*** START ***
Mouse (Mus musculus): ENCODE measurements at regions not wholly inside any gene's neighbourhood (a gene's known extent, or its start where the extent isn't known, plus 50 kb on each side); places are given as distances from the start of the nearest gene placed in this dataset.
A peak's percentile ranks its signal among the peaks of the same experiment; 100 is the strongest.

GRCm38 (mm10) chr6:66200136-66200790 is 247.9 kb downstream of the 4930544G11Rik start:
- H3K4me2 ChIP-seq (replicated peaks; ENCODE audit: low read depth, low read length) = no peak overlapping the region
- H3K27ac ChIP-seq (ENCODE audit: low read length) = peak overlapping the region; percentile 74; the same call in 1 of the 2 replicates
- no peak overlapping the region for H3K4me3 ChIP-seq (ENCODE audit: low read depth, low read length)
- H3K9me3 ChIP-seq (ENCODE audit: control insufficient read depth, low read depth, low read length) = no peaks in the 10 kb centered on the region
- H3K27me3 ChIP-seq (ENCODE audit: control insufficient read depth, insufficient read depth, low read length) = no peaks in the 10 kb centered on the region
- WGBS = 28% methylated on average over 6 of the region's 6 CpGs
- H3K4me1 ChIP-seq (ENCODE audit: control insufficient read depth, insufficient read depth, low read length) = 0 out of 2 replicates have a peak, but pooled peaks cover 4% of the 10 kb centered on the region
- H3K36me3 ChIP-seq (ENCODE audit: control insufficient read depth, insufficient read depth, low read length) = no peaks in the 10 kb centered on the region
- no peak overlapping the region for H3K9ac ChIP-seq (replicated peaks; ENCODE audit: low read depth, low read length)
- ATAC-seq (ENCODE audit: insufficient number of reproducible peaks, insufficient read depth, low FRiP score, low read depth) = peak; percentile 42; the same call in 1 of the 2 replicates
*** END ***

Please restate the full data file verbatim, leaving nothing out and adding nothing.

Mouse (Mus musculus): ENCODE measurements at regions not wholly inside any gene's neighbourhood (a gene's known extent, or its start where the extent isn't known, plus 50 kb on each side); places are given as distances from the start of the nearest gene placed in this dataset.
A peak's percentile ranks its signal among the peaks of the same experiment; 100 is the strongest.

GRCm38 (mm10) chr6:66200136-66200790 is 247.9 kb downstream of the 4930544G11Rik start:
- H3K4me2 ChIP-seq (replicated peaks; ENCODE audit: low read depth, low read length) = no peak overlapping the region
- H3K27ac ChIP-seq (ENCODE audit: low read length) = peak overlapping the region; percentile 74; the same call in 1 of the 2 replicates
- no peak overlapping the region for H3K4me3 ChIP-seq (ENCODE audit: low read depth, low read length)
- H3K9me3 ChIP-seq (ENCODE audit: control insufficient read depth, low read depth, low read length) = no peaks in the 10 kb centered on the region
- H3K27me3 ChIP-seq (ENCODE audit: control insufficient read depth, insufficient read depth, low read length) = no peaks in the 10 kb centered on the region
- WGBS = 28% methylated on average over 6 of the region's 6 CpGs
- H3K4me1 ChIP-seq (ENCODE audit: control insufficient read depth, insufficient read depth, low read length) = 0 out of 2 replicates have a peak, but pooled peaks cover 4% of the 10 kb centered on the region
- H3K36me3 ChIP-seq (ENCODE audit: control insufficient read depth, insufficient read depth, low read length) = no peaks in the 10 kb centered on the region
- no peak overlapping the region for H3K9ac ChIP-seq (replicated peaks; ENCODE audit: low read depth, low read length)
- ATAC-seq (ENCODE audit: insufficient number of reproducible peaks, insufficient read depth, low FRiP score, low read depth) = peak; percentile 42; the same call in 1 of the 2 replicates